36 One of the Pharisees asked him to eat with him, and he went into the Pharisee’s house and reclined at the table. 37 And behold, a woman of the city, who was a sinner, when she learned that he was reclining at table in the Pharisee’s house, brought an alabaster flask of ointment, 38 and standing behind him at his feet, weeping, she began to wet his feet with her tears andwiped them with the hair of her head and kissed his feet and anointed them with the ointment. 39 Now when the Pharisee who had invited him saw this, he said to himself, “If this man were a prophet, he would have known who and what sort of woman this is who is touching him, for she is a sinner.” 40 And Jesus answering said to him, “Simon, I have something to say to you.” And he answered, “Say it, Teacher.”
41 “A certain moneylender had two debtors. One owed five hundred denarii, and the other fifty. 42 When they could not pay, he cancelled the debt of both. Now which of them will love him more?” 43 Simon answered, “The one, I suppose, for whom he cancelled the larger debt.” And he said to him, “You have judged rightly.” 44 Then turning toward the woman he said to Simon, “Do you see this woman? I entered your house; you gave me no water for my feet, but she has wet my feet with her tears and wiped them with her hair. 45 You gave me no kiss, but from the time I came in she has not ceased to kiss my feet. 46 You did not anoint my head with oil, but she has anointed my feet with ointment.47 Therefore I tell you, her sins, which are many, are forgiven—for she loved much. But he who is forgiven little, loves little.” 48 And he said to her, “Your sins are forgiven.” 49 Then those who were at table with him began to say among themselves, “Who is this, who even forgives sins?” 50 And he said to the woman, “Your faith has saved you; go in peace.” – Luke 7:36-50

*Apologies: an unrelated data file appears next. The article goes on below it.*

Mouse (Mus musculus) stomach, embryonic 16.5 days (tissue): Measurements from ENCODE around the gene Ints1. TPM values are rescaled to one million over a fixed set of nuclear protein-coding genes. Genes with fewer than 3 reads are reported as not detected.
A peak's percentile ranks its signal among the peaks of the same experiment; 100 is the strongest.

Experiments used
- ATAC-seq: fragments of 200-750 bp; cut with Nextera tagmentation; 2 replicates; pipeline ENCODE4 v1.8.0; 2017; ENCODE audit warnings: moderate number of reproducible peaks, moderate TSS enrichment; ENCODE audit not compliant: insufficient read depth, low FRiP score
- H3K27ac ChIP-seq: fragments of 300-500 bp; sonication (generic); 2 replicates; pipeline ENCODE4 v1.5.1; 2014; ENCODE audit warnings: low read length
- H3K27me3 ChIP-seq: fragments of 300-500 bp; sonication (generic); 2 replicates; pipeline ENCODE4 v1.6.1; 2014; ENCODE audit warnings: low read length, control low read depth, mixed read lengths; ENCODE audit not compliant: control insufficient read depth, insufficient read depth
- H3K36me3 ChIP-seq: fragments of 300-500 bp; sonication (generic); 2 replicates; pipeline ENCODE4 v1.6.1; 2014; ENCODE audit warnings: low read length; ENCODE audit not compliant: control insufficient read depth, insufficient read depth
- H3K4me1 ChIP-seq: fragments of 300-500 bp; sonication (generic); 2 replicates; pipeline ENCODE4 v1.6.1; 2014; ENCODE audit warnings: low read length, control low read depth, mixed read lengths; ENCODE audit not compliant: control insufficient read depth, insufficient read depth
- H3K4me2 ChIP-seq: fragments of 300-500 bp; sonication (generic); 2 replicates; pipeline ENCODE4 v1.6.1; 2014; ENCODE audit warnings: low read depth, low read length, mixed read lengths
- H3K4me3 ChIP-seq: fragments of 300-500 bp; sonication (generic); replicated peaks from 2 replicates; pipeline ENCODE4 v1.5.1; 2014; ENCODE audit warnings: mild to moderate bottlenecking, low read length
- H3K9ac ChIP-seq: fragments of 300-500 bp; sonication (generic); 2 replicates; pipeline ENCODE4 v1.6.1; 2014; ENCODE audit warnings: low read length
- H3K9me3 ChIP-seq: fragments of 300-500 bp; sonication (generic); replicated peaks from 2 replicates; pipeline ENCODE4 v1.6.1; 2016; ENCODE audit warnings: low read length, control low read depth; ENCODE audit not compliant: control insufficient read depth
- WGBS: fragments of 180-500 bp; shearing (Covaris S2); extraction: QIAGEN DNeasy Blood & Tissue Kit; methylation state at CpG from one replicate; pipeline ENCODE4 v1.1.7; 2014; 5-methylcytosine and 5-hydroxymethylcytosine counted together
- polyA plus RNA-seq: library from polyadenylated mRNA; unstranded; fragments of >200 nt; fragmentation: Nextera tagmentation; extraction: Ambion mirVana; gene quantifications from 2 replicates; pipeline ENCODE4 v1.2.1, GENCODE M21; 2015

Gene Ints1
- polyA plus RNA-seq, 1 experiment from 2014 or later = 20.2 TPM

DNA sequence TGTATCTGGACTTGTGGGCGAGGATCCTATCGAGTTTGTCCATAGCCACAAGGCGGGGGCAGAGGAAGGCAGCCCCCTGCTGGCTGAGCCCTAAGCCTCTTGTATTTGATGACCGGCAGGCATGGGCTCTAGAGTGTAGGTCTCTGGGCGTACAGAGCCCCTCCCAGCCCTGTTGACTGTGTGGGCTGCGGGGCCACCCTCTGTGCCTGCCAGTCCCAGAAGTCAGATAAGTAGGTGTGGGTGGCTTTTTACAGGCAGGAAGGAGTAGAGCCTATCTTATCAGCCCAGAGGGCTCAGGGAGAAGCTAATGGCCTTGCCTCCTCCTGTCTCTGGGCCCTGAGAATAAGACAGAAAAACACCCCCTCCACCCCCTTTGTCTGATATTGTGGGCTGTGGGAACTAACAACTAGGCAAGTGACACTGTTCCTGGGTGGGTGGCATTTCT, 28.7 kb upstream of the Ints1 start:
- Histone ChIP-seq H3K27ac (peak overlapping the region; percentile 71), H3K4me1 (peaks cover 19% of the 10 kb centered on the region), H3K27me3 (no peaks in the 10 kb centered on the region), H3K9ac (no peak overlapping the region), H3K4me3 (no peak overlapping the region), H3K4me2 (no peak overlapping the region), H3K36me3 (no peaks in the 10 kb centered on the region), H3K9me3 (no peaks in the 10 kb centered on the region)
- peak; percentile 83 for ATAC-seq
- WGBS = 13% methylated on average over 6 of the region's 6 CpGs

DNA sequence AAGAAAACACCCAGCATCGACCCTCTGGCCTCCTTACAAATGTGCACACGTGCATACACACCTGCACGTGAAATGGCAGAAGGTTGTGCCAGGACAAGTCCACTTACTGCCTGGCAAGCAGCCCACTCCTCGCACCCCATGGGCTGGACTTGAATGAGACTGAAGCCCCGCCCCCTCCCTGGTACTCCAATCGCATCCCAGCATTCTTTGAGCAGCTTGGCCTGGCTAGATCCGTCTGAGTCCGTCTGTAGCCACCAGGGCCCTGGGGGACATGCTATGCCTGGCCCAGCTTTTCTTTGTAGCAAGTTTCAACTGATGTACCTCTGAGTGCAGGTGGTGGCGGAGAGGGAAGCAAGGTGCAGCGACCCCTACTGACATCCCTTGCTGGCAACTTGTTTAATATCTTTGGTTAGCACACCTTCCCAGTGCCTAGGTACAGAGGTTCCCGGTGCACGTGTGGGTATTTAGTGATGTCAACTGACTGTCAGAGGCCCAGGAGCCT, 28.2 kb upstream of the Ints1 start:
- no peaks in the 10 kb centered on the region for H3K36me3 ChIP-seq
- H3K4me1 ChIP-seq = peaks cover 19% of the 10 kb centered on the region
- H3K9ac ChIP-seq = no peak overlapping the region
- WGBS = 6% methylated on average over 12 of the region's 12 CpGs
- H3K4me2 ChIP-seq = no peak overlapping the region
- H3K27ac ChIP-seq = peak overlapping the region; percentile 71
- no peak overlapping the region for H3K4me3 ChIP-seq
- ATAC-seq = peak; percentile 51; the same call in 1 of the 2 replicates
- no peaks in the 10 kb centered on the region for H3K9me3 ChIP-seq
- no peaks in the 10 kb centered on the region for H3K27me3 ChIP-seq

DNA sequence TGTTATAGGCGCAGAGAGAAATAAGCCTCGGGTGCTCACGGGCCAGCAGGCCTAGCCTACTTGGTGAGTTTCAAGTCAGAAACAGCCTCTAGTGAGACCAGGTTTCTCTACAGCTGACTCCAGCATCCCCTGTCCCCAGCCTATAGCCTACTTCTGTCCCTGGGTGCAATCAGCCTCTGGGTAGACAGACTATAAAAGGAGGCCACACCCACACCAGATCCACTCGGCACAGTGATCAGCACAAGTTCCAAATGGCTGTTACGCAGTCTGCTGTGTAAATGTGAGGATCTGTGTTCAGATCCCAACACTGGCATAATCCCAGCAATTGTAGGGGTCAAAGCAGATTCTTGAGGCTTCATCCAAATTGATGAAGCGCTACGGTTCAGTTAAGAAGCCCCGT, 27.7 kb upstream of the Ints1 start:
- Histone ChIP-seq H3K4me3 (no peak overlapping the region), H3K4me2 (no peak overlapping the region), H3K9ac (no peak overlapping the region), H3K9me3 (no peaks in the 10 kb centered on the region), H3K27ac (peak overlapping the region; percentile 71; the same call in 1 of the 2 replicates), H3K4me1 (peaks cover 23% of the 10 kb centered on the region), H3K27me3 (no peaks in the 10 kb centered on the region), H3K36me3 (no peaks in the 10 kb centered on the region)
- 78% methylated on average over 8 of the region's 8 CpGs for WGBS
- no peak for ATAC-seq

Normally when we think of people in need of God’s rescuing grace, we think of the unrighteous and the immoral. But what’s fascinating to me is that throughout the Bible, it’s the immoral person who understands the gospel before the moral person. It’s the prostitute who understands grace; it’s the Pharisee who doesn’t.
What we see in Luke 7:36–50 is that God’s grace wrecks, and then rescues, not only the promiscuous but the pious. The Pharisee in this story can’t understand what Jesus is doing by allowing this woman to touch him, because he assumes that God is for the clean and competent. But Jesus here shows him that God is for the unclean and incompetent and when measured against God’s perfect holiness, we’re all unclean and incompetent. Jesus shows him that the gospel isn’t for the well behaved, but the dead.
Jesus came not to effect a moral reformation but a mortal resurrection. As Gerhard Forde put it, “Christianity is not the move from vice to virtue, but rather the move from virtue to grace.”
Wrecking every religious category the Pharisee had, Jesus tells him that he has a lot to learn from the prostitute, not the other way around.
The prostitute walks into a party of religious people and falls at the feet of Jesus without any care as to what others are thinking and saying. She’s at the end of herself. More than wanting to avoid an uncomfortable situation, she wanted to be clean—she needed to be forgiven. She was acutely aware of her guilt and shame. She knew she needed help. She understood at a profound level that God’s grace didn’t demand that she get clean before she came to Jesus. Rather, her only hope for getting clean was to come to Jesus.
Everywhere else in the world, loveliness precedes love. Only in the gospel does love precede loveliness.
– Tullian Tchividjian, It Is Finished: 365 Days of Good News